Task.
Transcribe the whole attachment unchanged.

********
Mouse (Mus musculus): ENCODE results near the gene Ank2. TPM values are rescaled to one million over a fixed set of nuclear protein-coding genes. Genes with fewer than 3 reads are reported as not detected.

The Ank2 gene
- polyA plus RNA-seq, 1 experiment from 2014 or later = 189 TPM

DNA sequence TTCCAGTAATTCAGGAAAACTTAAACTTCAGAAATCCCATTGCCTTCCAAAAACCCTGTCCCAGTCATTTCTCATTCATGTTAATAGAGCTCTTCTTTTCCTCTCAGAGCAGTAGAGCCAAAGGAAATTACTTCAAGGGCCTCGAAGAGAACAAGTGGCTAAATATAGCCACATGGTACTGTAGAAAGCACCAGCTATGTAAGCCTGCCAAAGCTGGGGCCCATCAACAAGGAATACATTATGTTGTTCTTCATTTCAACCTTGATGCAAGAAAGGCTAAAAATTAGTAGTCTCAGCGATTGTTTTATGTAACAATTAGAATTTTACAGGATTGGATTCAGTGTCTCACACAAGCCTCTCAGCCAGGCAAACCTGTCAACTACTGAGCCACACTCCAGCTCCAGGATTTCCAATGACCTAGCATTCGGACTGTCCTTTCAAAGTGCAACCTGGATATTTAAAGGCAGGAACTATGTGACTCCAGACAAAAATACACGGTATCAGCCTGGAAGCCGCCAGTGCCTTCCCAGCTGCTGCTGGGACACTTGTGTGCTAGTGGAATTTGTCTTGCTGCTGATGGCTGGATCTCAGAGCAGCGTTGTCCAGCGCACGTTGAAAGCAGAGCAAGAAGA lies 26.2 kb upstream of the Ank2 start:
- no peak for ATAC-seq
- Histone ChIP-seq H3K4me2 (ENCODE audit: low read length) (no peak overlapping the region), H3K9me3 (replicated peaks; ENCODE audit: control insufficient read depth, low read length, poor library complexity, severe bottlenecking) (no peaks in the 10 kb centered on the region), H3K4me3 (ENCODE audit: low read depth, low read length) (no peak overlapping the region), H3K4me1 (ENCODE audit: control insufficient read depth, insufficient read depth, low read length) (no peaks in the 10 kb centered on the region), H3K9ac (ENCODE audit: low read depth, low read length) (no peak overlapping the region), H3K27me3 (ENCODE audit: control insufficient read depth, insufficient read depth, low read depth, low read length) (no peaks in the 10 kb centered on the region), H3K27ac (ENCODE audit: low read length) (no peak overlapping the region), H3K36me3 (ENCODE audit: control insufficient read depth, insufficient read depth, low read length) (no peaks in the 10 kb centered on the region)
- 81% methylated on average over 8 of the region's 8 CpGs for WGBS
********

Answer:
Mouse (Mus musculus): ENCODE results near the gene Ank2. TPM values are rescaled to one million over a fixed set of nuclear protein-coding genes. Genes with fewer than 3 reads are reported as not detected.

The Ank2 gene
- polyA plus RNA-seq, 1 experiment from 2014 or later = 189 TPM

DNA sequence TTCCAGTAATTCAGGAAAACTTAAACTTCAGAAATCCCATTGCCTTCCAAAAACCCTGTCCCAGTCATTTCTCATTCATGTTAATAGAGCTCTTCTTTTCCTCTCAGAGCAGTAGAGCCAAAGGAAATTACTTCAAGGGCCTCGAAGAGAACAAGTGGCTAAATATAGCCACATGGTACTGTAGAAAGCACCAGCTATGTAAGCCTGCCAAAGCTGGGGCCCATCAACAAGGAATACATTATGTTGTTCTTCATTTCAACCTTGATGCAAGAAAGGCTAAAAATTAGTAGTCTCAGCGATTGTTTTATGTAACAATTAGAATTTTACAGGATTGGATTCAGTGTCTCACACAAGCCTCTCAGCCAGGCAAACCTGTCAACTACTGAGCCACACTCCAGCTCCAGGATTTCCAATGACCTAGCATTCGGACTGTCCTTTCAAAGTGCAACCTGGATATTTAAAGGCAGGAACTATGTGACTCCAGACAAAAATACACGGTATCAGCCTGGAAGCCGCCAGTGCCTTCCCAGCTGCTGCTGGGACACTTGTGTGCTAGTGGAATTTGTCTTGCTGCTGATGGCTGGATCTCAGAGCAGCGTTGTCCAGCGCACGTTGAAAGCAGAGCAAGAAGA lies 26.2 kb upstream of the Ank2 start:
- no peak for ATAC-seq
- Histone ChIP-seq H3K4me2 (ENCODE audit: low read length) (no peak overlapping the region), H3K9me3 (replicated peaks; ENCODE audit: control insufficient read depth, low read length, poor library complexity, severe bottlenecking) (no peaks in the 10 kb centered on the region), H3K4me3 (ENCODE audit: low read depth, low read length) (no peak overlapping the region), H3K4me1 (ENCODE audit: control insufficient read depth, insufficient read depth, low read length) (no peaks in the 10 kb centered on the region), H3K9ac (ENCODE audit: low read depth, low read length) (no peak overlapping the region), H3K27me3 (ENCODE audit: control insufficient read depth, insufficient read depth, low read depth, low read length) (no peaks in the 10 kb centered on the region), H3K27ac (ENCODE audit: low read length) (no peak overlapping the region), H3K36me3 (ENCODE audit: control insufficient read depth, insufficient read depth, low read length) (no peaks in the 10 kb centered on the region)
- 81% methylated on average over 8 of the region's 8 CpGs for WGBS